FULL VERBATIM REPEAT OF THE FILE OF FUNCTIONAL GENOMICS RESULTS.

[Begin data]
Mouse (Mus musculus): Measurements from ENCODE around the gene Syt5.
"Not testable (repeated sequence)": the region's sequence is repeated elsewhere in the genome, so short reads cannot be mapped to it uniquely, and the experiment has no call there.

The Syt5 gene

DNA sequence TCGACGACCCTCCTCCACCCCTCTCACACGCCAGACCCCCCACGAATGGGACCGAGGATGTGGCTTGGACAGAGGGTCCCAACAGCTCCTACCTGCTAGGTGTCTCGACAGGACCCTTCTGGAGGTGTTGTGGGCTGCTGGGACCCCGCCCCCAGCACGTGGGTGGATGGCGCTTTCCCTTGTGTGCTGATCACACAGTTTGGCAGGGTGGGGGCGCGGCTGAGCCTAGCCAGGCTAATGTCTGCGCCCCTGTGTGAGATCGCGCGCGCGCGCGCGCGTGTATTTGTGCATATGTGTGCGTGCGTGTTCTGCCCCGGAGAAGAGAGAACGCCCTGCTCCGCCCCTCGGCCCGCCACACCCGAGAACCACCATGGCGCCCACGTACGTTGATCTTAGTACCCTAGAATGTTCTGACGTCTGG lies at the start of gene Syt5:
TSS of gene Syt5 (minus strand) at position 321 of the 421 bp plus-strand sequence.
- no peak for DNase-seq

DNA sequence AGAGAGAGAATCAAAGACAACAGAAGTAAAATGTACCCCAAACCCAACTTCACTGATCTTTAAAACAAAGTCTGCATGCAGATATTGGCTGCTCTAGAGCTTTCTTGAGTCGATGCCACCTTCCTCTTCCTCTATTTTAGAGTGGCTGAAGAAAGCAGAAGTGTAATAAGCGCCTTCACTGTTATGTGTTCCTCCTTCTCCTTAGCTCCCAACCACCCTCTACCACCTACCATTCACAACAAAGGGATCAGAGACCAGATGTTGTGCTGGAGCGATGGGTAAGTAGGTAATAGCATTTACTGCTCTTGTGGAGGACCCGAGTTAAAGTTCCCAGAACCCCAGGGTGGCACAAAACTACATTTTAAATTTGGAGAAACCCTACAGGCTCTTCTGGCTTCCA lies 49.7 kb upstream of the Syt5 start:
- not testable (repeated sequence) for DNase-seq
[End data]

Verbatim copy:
Mouse (Mus musculus): Measurements from ENCODE around the gene Syt5.
"Not testable (repeated sequence)": the region's sequence is repeated elsewhere in the genome, so short reads cannot be mapped to it uniquely, and the experiment has no call there.

The Syt5 gene

DNA sequence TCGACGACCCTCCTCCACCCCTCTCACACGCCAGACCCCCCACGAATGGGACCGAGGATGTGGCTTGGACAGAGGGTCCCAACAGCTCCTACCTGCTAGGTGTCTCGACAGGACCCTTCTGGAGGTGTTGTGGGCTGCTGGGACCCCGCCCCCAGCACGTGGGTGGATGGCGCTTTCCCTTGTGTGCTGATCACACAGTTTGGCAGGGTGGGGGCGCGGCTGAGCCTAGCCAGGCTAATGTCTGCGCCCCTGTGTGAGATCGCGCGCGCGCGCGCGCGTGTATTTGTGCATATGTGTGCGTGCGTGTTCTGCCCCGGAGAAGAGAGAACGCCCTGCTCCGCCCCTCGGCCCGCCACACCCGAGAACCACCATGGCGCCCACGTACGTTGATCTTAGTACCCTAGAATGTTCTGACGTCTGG lies at the start of gene Syt5:
TSS of gene Syt5 (minus strand) at position 321 of the 421 bp plus-strand sequence.
- no peak for DNase-seq

DNA sequence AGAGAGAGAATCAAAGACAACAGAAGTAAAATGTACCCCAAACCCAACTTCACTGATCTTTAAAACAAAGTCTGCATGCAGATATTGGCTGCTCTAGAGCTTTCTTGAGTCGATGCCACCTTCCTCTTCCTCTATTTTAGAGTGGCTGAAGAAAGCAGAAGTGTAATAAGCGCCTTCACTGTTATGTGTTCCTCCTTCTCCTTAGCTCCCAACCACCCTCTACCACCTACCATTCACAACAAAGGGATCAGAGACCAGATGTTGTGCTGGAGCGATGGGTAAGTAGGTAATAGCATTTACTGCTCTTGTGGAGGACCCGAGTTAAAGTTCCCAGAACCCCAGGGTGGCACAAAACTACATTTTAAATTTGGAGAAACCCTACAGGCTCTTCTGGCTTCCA lies 49.7 kb upstream of the Syt5 start:
- not testable (repeated sequence) for DNase-seq